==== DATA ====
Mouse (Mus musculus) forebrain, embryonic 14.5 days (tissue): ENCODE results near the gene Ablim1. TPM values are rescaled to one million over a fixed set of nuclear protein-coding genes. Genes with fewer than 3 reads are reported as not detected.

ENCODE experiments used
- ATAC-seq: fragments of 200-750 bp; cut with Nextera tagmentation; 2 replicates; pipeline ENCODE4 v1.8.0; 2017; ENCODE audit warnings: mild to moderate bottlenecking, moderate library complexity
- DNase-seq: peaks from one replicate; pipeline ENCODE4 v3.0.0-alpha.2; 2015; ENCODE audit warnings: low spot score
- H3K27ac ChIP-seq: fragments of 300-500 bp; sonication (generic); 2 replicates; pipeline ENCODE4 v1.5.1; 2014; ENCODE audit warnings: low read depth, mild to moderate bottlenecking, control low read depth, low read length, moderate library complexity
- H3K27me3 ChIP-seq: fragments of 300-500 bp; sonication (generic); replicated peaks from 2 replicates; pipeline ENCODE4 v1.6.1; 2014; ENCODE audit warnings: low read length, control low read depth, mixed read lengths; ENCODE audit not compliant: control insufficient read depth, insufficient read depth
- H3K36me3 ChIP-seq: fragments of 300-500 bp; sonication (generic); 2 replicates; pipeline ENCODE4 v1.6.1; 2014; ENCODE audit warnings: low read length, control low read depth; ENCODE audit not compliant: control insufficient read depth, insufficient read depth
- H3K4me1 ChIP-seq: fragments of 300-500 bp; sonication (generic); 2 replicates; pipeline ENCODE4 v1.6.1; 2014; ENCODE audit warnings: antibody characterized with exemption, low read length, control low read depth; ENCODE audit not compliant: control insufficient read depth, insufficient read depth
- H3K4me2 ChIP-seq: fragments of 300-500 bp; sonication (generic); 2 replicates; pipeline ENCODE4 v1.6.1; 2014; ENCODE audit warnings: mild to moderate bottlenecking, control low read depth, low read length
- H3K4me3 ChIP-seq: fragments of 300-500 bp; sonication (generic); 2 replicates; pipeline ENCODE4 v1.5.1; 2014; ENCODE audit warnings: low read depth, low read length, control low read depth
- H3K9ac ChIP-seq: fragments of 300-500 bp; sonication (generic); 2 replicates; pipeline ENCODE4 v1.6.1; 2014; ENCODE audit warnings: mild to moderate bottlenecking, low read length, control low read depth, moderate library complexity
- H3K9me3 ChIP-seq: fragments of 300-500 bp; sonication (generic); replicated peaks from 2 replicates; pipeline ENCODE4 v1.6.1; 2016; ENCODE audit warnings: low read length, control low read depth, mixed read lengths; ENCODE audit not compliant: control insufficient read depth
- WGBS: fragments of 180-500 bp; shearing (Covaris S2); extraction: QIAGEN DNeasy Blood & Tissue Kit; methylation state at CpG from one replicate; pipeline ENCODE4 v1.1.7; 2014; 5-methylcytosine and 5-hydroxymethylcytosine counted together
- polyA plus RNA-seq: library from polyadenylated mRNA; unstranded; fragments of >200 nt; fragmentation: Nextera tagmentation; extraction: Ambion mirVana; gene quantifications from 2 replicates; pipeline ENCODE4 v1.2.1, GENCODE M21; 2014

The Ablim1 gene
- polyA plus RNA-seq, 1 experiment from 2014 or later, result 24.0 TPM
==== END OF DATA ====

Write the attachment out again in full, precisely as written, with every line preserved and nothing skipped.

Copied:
Mouse (Mus musculus) forebrain, embryonic 14.5 days (tissue): ENCODE results near the gene Ablim1. TPM values are rescaled to one million over a fixed set of nuclear protein-coding genes. Genes with fewer than 3 reads are reported as not detected.

ENCODE experiments used
- ATAC-seq: fragments of 200-750 bp; cut with Nextera tagmentation; 2 replicates; pipeline ENCODE4 v1.8.0; 2017; ENCODE audit warnings: mild to moderate bottlenecking, moderate library complexity
- DNase-seq: peaks from one replicate; pipeline ENCODE4 v3.0.0-alpha.2; 2015; ENCODE audit warnings: low spot score
- H3K27ac ChIP-seq: fragments of 300-500 bp; sonication (generic); 2 replicates; pipeline ENCODE4 v1.5.1; 2014; ENCODE audit warnings: low read depth, mild to moderate bottlenecking, control low read depth, low read length, moderate library complexity
- H3K27me3 ChIP-seq: fragments of 300-500 bp; sonication (generic); replicated peaks from 2 replicates; pipeline ENCODE4 v1.6.1; 2014; ENCODE audit warnings: low read length, control low read depth, mixed read lengths; ENCODE audit not compliant: control insufficient read depth, insufficient read depth
- H3K36me3 ChIP-seq: fragments of 300-500 bp; sonication (generic); 2 replicates; pipeline ENCODE4 v1.6.1; 2014; ENCODE audit warnings: low read length, control low read depth; ENCODE audit not compliant: control insufficient read depth, insufficient read depth
- H3K4me1 ChIP-seq: fragments of 300-500 bp; sonication (generic); 2 replicates; pipeline ENCODE4 v1.6.1; 2014; ENCODE audit warnings: antibody characterized with exemption, low read length, control low read depth; ENCODE audit not compliant: control insufficient read depth, insufficient read depth
- H3K4me2 ChIP-seq: fragments of 300-500 bp; sonication (generic); 2 replicates; pipeline ENCODE4 v1.6.1; 2014; ENCODE audit warnings: mild to moderate bottlenecking, control low read depth, low read length
- H3K4me3 ChIP-seq: fragments of 300-500 bp; sonication (generic); 2 replicates; pipeline ENCODE4 v1.5.1; 2014; ENCODE audit warnings: low read depth, low read length, control low read depth
- H3K9ac ChIP-seq: fragments of 300-500 bp; sonication (generic); 2 replicates; pipeline ENCODE4 v1.6.1; 2014; ENCODE audit warnings: mild to moderate bottlenecking, low read length, control low read depth, moderate library complexity
- H3K9me3 ChIP-seq: fragments of 300-500 bp; sonication (generic); replicated peaks from 2 replicates; pipeline ENCODE4 v1.6.1; 2016; ENCODE audit warnings: low read length, control low read depth, mixed read lengths; ENCODE audit not compliant: control insufficient read depth
- WGBS: fragments of 180-500 bp; shearing (Covaris S2); extraction: QIAGEN DNeasy Blood & Tissue Kit; methylation state at CpG from one replicate; pipeline ENCODE4 v1.1.7; 2014; 5-methylcytosine and 5-hydroxymethylcytosine counted together
- polyA plus RNA-seq: library from polyadenylated mRNA; unstranded; fragments of >200 nt; fragmentation: Nextera tagmentation; extraction: Ambion mirVana; gene quantifications from 2 replicates; pipeline ENCODE4 v1.2.1, GENCODE M21; 2014

The Ablim1 gene
- polyA plus RNA-seq, 1 experiment from 2014 or later, result 24.0 TPM